By Rostyslav Averchuk
Lviv, Ukraine, Sep 1 (EFE).- Children in Ukraine returned to school Friday from the summer break, but hundreds of thousands in Russian-occupied cities and in other frontline areas will only be able to do so online.
At School 54 in Mariupol, some 850 students had their first class of the new school year, but they were only able to greet each other and their teachers remotely, through their computer screens at home.
“Up to 80% of our students are currently abroad, scattered in various countries and continents where their families managed to find refuge after fleeing the city,” Tetiana Tilinina, the school’s principal, told EFE.
Just six of the 64 schools that stood in Mariupol before the invasion are still operating online.
The schools provide an opportunity for local children and teachers to maintain a connection with each other, even if they cannot learn under the same roof as most of the city’s education centers have been destroyed amid the war.
They also allow teachers who have fled the country – including some as far away as Canada – to continue providing education to Ukrainian kids, despite the huge geographical distance and time difference.
“They appreciate the opportunity to work in an environment where everyone has a similar experience of loss, understands and supports each other,” the principal explained.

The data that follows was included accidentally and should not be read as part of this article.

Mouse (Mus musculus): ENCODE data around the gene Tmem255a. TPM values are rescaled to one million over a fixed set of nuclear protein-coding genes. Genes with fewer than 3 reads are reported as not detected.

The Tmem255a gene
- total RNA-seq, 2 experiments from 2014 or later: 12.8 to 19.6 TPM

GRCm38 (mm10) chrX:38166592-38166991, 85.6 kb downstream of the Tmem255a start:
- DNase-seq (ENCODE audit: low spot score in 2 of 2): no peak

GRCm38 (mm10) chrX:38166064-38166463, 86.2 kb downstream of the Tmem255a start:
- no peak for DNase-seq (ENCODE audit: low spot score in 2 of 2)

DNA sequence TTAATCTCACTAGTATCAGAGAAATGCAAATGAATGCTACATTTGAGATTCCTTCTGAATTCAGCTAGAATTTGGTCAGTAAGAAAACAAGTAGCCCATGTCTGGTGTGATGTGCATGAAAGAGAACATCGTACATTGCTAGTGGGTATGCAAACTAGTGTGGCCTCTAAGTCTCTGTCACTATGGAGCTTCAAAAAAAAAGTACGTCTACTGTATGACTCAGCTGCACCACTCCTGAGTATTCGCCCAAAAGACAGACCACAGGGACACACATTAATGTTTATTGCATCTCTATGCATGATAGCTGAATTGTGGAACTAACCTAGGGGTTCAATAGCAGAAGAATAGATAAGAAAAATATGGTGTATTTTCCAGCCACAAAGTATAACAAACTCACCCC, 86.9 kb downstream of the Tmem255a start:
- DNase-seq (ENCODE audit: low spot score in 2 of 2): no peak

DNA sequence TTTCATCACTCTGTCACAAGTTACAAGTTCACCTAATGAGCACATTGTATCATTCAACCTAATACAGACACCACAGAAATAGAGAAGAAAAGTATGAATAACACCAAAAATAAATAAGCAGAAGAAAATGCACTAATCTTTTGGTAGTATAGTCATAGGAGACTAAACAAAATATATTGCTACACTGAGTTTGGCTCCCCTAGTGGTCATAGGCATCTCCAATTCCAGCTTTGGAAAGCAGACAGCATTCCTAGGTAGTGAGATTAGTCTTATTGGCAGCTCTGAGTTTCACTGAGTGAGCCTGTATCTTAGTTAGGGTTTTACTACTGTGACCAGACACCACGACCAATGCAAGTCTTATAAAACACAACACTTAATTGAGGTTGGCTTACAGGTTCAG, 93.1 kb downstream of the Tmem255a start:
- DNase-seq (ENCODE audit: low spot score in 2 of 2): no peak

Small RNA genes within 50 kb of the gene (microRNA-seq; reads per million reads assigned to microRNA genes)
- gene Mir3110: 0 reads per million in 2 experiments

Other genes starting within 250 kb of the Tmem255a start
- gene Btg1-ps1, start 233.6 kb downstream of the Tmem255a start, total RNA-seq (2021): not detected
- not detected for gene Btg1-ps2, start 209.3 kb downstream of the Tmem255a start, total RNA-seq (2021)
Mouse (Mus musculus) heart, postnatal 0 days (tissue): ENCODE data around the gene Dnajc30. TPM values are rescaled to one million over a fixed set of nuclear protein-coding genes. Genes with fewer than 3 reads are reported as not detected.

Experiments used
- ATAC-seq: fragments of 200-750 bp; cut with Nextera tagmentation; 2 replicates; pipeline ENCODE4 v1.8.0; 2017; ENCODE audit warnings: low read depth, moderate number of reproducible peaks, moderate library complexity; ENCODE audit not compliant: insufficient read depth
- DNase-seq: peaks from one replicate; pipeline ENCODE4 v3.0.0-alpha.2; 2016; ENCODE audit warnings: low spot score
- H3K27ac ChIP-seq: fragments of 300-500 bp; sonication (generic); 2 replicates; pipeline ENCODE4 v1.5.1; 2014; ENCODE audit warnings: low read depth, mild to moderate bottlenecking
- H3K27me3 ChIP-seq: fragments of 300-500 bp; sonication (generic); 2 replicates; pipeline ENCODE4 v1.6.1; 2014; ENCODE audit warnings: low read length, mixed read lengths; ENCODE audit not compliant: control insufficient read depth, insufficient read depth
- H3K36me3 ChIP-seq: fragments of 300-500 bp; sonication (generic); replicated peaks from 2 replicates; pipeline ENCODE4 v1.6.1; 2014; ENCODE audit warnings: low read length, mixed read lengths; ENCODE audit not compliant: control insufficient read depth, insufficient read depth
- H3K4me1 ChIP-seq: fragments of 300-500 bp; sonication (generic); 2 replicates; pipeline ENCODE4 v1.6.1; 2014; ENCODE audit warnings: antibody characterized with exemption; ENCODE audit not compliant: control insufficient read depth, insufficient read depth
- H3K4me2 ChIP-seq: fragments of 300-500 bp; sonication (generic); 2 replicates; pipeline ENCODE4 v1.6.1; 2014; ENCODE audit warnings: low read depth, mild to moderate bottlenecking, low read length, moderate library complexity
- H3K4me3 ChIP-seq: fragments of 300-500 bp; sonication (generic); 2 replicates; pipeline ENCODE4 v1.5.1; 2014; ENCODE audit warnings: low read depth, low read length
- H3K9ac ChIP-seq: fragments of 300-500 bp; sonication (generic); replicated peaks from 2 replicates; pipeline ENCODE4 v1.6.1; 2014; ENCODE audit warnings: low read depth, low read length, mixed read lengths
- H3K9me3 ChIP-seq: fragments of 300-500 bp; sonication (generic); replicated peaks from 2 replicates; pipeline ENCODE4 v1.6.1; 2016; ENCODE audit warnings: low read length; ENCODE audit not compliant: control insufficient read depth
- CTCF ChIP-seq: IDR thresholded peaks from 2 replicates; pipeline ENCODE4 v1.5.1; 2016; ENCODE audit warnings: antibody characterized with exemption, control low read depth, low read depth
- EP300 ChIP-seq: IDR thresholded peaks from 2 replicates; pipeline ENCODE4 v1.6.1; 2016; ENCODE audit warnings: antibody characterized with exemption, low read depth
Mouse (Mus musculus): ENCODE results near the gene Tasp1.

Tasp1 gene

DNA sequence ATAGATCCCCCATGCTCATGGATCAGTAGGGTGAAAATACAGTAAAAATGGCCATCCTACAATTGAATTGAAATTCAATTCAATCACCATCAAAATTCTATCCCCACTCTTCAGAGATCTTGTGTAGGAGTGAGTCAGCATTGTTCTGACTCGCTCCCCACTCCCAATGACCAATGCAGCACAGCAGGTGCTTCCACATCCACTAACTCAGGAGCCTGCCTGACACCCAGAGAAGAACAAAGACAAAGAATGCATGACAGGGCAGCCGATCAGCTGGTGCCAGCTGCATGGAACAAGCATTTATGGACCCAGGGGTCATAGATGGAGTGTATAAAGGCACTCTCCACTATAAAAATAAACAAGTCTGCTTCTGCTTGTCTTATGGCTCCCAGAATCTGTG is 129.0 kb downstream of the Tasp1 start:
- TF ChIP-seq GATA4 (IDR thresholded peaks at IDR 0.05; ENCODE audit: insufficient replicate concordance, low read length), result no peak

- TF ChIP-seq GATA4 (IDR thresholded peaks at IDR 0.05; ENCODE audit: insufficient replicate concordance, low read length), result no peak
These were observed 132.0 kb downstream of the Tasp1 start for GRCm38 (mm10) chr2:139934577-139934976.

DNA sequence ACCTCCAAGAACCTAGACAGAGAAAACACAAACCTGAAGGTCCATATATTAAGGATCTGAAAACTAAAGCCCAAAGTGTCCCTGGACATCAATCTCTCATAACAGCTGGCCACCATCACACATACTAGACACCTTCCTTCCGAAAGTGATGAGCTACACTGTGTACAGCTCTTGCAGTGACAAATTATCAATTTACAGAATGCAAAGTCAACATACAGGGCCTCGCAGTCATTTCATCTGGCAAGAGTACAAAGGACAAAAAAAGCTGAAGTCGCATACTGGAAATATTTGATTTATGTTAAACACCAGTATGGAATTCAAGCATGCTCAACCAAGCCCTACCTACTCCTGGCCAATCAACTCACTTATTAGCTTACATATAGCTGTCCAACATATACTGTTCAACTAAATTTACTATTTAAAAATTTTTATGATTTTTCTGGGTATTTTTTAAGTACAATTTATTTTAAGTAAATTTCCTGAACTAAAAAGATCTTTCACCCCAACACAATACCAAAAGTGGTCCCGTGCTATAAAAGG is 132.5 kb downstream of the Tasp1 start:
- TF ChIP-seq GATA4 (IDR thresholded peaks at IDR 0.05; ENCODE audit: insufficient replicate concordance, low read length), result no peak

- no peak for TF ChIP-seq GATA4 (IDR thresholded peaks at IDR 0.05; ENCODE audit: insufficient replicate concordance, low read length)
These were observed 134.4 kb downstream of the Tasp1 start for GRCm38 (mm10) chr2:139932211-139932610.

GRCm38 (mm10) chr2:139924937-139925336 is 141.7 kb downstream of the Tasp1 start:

Many also value the opportunity to preserve their jobs and income.
The children also feel better together. So they can communicate more with each other, teachers leave video calls on during recess.
“You’d expect a 10-year-old to talk about toys or gadgets. Instead, they tell their stories of how they managed to get out of the besieged city and who in their family was killed,” Tilinina said.
The school offers a full range of classes, although each student can build their own curriculum according to their own needs, and many also attend local schools in the country they escaped to.
While some choose those subjects that are not taught abroad, such as Ukrainian language, literature and history, many also continue to study mathematics or chemistry in Ukrainian schools.
“Some are not proficient enough in the local language to follow complicated disciplines there, while others are in no hurry to leave classes at our school because they hope to return soon,” Tilinina said.
Many families continue to live in the Russian-controlled city because of elderly relatives they have to take care of or because they fear losing their apartments, as empty flats are often taken over by newcomers from Russia.
With some children returning home after they had been evacuated, they join online classes at the Ukrainian school after being taught “Russian propaganda”, Tilinina said.
“We need to fight for our children. Imagine how hard it is for them to be told in Russian schools that it was Ukraine that destroyed their city despite everything they saw with their own eyes,” she said.
But the thousands of children in Mariupol are not the only ones who cannot return to their classrooms.
Angelina Kalincheva returned to Mykolaiv, along with her 13-year-old daughter, this summer from the western city of Lviv in the hope that the children would be able to go to a local school.
Many parents, concerned that their children were suffering from a lack of socializing, hoped that schools would reopen.